I am the very lucky owner of some fabulous children’s pattern design books passed to me by my mother. (It’s even more fabulous than it sounds – I have the actual pattern my mum made for me in a kids size 10, traced in my father’s handwriting. There’s something deeply satisfying about that. And the picture is only a fraction of them!) Amongst the collection is one published in 1984, translated from Japanese and titled “159 pieces; 4-10-year-olds. As each is in three sizes, all can fit children of any size.” It is filled with gorgeously Japanese cartoon pictures and small patterns to transfer to a life size version.
Although I have had them a couple of years, it is only recently my sewing confidence has expanded enough to tackle any real pattern drafting. This book seemed like a good start, as all the measurements, and some basic construction methods are there. Kinda. 😉
This is the story of my second attempt at something from this book – a shirt for my oldest. (I will get around to telling you the first eventually. )
Yesterday I posted a bit of a teaser on Facebook, because I couldn’t hold in my excitement about it – and here it is again.
And today it is done!
The pattern drafting actually went fairly smoothly. You know, once I remembered the book doesn’t include seam allowances. At least I noticed before I started cutting! A bit of tacking on required for the shoulders I had placed hard against the top of the paper, but yep, fairly smoothly.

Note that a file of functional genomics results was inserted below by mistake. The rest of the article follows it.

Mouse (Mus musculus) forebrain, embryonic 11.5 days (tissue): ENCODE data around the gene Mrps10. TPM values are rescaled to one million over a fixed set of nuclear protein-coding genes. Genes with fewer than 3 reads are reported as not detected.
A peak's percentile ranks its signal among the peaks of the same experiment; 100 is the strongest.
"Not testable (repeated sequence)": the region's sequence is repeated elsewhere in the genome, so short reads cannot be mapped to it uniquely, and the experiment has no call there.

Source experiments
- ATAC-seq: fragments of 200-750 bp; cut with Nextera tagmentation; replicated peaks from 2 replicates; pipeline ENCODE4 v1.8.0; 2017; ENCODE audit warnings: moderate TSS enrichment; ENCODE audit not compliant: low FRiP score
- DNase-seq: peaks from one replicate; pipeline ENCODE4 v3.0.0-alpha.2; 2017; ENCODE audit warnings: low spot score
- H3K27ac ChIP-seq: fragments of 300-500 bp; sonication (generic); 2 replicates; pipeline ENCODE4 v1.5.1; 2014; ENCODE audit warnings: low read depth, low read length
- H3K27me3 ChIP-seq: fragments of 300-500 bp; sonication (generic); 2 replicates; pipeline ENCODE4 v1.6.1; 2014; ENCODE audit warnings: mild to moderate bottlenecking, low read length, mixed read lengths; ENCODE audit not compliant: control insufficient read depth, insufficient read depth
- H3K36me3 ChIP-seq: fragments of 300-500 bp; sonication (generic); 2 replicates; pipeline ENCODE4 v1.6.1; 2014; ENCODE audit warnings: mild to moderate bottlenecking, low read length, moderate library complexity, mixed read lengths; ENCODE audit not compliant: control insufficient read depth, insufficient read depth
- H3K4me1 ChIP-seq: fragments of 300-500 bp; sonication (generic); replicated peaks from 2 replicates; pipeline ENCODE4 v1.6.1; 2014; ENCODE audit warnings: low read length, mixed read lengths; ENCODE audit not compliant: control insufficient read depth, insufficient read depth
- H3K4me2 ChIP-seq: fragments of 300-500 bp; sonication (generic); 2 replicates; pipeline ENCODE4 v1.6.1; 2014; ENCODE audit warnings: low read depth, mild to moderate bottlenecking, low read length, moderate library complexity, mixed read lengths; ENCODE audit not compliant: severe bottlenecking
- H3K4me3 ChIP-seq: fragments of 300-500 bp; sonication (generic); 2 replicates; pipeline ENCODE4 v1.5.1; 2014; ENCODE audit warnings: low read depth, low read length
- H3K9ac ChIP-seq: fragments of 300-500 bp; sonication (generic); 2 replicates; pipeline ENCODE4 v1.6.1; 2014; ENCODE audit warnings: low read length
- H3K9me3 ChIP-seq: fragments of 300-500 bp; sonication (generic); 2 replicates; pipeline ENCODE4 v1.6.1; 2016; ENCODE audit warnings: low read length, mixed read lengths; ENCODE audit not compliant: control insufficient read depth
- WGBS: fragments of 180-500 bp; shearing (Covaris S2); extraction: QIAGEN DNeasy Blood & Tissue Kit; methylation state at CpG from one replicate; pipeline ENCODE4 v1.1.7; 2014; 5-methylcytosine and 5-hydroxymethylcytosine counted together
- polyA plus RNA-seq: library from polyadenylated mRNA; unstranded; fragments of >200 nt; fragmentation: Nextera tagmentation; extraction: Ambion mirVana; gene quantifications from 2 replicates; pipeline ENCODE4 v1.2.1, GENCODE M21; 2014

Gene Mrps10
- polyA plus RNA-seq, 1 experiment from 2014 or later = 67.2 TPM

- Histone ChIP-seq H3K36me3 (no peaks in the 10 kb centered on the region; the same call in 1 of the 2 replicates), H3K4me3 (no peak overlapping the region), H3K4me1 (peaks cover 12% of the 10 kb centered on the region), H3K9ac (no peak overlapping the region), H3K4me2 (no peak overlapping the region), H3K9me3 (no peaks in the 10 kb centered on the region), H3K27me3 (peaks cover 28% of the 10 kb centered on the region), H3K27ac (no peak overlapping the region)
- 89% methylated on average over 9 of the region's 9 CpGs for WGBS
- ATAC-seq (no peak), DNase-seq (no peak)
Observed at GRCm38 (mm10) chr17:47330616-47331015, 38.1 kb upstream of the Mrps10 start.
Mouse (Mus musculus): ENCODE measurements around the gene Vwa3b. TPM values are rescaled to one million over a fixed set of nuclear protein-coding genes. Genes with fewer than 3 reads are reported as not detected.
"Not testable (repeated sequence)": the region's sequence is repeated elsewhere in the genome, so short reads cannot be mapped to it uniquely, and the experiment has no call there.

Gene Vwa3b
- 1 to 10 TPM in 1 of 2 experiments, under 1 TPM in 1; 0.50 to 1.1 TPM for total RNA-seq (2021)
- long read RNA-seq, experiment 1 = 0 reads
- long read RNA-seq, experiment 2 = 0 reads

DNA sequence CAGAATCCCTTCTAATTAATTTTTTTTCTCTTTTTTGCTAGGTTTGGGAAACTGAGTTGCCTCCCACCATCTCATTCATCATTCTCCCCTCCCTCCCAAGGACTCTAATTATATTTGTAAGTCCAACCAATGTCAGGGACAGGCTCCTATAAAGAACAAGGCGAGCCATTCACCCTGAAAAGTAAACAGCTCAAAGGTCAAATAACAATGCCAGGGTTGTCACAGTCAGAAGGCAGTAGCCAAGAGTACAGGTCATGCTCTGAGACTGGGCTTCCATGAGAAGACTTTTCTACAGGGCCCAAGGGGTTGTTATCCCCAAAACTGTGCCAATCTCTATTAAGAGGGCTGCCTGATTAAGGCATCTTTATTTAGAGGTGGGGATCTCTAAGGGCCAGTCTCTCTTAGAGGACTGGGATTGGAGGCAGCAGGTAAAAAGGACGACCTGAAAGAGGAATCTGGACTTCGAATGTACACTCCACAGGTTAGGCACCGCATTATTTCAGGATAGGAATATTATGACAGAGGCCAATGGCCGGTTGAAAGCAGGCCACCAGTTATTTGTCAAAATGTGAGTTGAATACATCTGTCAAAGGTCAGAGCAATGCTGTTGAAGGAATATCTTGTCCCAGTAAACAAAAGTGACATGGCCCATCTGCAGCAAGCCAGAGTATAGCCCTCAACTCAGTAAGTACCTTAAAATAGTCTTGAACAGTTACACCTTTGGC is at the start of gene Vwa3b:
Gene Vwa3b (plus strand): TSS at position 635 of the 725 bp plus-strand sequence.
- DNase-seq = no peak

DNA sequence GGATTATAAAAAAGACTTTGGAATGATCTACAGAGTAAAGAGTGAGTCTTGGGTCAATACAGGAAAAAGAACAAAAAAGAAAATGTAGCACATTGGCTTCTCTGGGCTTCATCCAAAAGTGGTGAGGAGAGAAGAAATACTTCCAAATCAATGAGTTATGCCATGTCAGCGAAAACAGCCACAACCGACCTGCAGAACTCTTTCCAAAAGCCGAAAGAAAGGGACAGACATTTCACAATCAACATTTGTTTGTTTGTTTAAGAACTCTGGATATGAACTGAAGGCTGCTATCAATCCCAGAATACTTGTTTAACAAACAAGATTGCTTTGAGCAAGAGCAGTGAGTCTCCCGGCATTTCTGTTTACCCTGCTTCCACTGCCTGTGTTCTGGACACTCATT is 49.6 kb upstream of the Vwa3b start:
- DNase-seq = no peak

My biggest Boy loves space and rockets and planets, so I had to get this material when I saw it, even though I had no real plan to use it, so he helped choose the pattern. Of course, he chose a garment that looks deceptively simple but for which I had to learn a few new skills. For example, that placket. Never made that before. And edging with bias as a tape, instead of binding. And making bias binding. I am pretty impressed with myself over making bias binding without a bias doodad. (I used the instructions here, very helpful, thanks Gabi!)
An early fitting revealed the arms needed opening up by a good three centimeters, but I hadn’t done the edging, so it wasn’t too hard a job to fix.
And although I am not entirely happy with the neckline, I am pretty impressed with the result anyway.
The next little boy has lined up for one too, so that’s an endorsement, isn’t it? I am thinking he needs it in a cute monkey print! 😉